General election results fuel debate between social partners
The federal elections held on 27 September 2009 brought to an end the previous coalition government between the conservatives and social democrats. The conservatives, who remain the largest group in parliament, have formed a new centre-right coalition government with the liberals. The latter have called for fundamental reforms, such as tax cuts and higher thresholds for employment protection. The social partners are divided about the election outcome.
The last general parliamentary election in Germany, which was held on 27 September 2009, brought to an end the incumbent coalition government between the Social Democratic Party of Germany (Sozialdemokratische Partei Deutschlands, SPD) and the conservative alliance of the Christian Democratic Union (Christliche Demokratische Union, CDU) and its Bavarian associate, the Christian Social Union (Christlich-Soziale Union, CSU) (DE0510201N). The following table outlines the election results, as well as the distribution of seats in the German parliament (Bundestag).
|Party||No. of seats in 2005||Votes in 2005 (%)||No. of seats in 2009||Votes in 2009 (%)|
|Left Party (Die Linke)||54||8.7||76||11.9|
|Alliance 90 (Bündnis 90) /Green Party (Die Grünen)||51||8.1||68||10.7|
Source: Federal Returning Officer (Bundeswahlleiter), 2009
Having together achieved a clear majority, the CDU/CSU and the liberal Free Democratic Party (Freie Demokratische Partei, FDP) formed a new coalition government. It should be noted that in the run up to the election the FDP called for fundamental reforms, such as increasing the thresholds for dismissal protection. The FDP had suggested applying dismissal protection only to companies employing more than 20 workers and only to workers employed for at least two years. Further reform proposals made by the liberal party included tax reforms and the introduction of new options for dismissal clauses in employment contracts. The social partners are currently debating the election outcome and its possible consequences for industrial relations. They are divided in their views.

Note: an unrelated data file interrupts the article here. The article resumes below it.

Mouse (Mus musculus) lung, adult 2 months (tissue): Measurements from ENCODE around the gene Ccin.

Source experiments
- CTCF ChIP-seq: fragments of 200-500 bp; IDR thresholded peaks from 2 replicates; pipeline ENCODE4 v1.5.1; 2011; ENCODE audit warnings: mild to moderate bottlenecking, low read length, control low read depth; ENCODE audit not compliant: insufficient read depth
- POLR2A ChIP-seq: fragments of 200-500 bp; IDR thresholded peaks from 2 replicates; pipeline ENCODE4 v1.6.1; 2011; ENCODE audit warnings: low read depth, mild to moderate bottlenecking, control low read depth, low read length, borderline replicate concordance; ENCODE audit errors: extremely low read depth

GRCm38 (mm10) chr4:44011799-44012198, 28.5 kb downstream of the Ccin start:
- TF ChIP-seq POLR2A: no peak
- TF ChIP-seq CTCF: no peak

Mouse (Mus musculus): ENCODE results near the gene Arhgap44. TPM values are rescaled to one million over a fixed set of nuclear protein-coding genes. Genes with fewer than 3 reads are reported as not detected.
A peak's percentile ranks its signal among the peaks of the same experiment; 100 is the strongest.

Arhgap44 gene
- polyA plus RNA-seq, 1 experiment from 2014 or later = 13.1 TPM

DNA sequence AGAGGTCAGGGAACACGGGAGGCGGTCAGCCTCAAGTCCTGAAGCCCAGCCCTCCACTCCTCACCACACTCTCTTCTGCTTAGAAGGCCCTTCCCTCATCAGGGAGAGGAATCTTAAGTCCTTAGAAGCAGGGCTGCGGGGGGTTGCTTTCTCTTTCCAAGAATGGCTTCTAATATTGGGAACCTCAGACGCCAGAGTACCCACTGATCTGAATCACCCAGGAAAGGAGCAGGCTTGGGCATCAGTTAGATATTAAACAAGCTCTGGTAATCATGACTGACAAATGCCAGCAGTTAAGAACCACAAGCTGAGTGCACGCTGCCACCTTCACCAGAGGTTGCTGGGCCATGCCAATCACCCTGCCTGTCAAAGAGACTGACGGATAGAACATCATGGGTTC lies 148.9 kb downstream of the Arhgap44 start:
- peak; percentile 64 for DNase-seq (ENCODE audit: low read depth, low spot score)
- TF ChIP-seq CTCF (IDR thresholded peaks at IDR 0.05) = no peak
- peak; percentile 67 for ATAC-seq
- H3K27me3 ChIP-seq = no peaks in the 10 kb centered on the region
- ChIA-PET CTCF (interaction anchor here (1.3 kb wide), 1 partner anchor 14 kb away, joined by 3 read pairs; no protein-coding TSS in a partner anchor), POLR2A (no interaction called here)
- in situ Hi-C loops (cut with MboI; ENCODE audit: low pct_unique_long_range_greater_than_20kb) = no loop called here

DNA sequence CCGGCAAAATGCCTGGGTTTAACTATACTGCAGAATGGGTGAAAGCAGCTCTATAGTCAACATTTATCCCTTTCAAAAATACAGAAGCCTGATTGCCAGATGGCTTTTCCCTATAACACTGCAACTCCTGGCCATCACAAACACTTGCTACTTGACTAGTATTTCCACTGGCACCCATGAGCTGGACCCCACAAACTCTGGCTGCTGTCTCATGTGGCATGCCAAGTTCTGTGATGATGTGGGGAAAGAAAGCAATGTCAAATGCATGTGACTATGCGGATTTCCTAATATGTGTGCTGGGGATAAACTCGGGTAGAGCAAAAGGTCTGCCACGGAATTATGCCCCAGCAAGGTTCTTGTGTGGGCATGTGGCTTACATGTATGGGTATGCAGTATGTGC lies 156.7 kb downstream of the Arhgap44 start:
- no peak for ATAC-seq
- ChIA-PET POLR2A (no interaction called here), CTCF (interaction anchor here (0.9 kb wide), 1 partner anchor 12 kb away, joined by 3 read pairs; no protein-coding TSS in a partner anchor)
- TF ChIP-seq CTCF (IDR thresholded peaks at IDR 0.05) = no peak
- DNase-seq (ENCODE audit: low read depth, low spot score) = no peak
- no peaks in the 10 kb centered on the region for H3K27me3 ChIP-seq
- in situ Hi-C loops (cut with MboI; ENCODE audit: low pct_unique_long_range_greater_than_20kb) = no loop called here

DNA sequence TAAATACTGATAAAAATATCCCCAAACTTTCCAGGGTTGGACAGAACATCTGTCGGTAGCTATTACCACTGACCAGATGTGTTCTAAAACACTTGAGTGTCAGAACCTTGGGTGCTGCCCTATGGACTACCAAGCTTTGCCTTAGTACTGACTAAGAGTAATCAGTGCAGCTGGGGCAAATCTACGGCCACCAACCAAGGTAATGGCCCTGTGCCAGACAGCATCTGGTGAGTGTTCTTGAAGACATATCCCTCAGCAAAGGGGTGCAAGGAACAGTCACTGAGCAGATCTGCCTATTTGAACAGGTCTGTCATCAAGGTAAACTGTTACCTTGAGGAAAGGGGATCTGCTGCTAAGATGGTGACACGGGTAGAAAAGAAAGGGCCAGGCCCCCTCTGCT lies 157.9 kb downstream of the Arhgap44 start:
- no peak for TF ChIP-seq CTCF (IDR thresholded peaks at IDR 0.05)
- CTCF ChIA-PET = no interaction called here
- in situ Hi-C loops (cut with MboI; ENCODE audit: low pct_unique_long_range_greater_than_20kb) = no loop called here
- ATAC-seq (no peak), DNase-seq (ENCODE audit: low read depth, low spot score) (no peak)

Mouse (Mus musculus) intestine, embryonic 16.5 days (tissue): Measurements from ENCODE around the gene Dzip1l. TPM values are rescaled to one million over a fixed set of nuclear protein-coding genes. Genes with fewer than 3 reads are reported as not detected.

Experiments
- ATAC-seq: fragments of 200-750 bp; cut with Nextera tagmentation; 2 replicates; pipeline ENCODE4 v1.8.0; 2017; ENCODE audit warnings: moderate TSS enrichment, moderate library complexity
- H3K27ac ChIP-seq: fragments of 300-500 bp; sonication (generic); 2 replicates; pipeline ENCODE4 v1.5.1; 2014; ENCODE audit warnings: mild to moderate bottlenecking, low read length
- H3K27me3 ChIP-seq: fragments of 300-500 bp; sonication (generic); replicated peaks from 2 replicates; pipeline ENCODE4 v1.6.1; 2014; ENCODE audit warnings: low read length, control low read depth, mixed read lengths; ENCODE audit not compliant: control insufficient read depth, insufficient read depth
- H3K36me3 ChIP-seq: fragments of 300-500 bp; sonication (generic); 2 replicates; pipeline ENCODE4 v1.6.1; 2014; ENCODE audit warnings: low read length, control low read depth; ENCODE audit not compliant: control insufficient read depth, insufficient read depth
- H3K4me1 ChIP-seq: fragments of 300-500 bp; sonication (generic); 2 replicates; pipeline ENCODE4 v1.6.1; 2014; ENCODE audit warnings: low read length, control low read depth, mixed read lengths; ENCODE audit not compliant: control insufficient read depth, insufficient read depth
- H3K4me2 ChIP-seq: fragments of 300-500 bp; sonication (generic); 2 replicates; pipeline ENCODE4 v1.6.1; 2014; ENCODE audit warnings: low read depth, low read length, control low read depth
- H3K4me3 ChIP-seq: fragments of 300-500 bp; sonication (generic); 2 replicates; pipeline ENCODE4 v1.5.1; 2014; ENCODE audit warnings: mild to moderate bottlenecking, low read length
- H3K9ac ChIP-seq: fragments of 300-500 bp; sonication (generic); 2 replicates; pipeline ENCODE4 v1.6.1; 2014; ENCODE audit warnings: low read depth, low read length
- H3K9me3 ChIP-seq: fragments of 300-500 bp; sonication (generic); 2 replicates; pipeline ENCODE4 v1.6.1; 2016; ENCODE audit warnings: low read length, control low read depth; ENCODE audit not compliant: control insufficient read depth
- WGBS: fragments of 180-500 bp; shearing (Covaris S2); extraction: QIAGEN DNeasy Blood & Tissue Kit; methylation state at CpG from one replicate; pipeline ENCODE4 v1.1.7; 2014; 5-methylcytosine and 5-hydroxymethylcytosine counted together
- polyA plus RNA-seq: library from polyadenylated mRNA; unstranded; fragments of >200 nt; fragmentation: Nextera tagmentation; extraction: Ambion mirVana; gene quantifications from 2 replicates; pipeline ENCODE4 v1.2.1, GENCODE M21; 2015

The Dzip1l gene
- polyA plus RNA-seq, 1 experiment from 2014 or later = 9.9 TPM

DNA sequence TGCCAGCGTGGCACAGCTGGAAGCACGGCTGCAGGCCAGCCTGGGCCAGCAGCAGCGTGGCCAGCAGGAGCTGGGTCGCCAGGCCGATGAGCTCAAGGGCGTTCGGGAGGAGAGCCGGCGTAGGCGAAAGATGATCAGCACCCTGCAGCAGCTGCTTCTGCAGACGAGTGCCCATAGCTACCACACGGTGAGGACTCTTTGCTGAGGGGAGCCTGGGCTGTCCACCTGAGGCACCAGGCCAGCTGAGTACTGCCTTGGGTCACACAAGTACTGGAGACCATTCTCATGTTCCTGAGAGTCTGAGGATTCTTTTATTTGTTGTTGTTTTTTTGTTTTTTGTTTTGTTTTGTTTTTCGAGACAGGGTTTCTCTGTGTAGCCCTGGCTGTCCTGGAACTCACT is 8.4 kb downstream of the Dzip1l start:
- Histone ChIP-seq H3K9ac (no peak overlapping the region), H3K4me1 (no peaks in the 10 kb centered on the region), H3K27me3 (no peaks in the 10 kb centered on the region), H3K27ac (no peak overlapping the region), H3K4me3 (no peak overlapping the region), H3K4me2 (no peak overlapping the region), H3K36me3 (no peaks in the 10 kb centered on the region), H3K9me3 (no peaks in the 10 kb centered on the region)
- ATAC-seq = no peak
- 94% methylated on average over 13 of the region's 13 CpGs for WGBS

Position of social partners
Following the federal parliamentary elections, in a press statement (in German) on 30 September the German Confederation of Employers’ Associations (Bundesvereinigung der Deutschen Arbeitgeberverbände, BDA) called on the new government to disburden both employers and employees in the medium term. BDA mentioned several measures which could help to achieve this goal, including a simpler and fairer tax regime and structural changes in the social security system. BDA also underlined that the highest priority was maintaining companies’ liquidity in times of economic crisis, since only companies in a stable financial situation were able to create new jobs. In this context, BDA’s Chair, Dieter Hundt, warned of the dangers of a comprehensive credit crunch. Finally, BDA called on the new centre-right liberal government to lower public sector debt.
The General Manager of the German Chambers of Industry and Commerce (Deutscher Industrie- und Handelskammertag, DIHK), Martin Wansleben, called on the new government to introduce growth-oriented reform policies, including changes to the tax system, particularly to inheritance and business taxes. DIHK also highlighted the necessity of safeguarding credit facilities and achieving greater flexibility in the labour market.
On 5 October 2009, the daily newspaper Die Welt quoted the response of the Vice Chair of the Confederation of German Trade Unions (Deutscher Gewerkschaftsbund, DGB), Ingrid Sehrbrock. She stated that the trade unions would not accept changes to the employment protection legislation, arguing that protection from dismissal played only a subordinate role in recruitment decisions. The economic situation of companies is the crucial factor in this regard.
DGB Board Member, Annelie Buntenbach, urged the new government to support the Federal Employment Agency (Bundesagentur für Arbeit, BA). The debts accumulated by the statutory unemployment insurance in the wake of the global economic crisis have to be financed by federal funds. Ms Buntenbach also advised against a more flexible employment law as proposed by the FDP.
Sandra Vogel, Cologne Institute for Economic Research (IW Köln)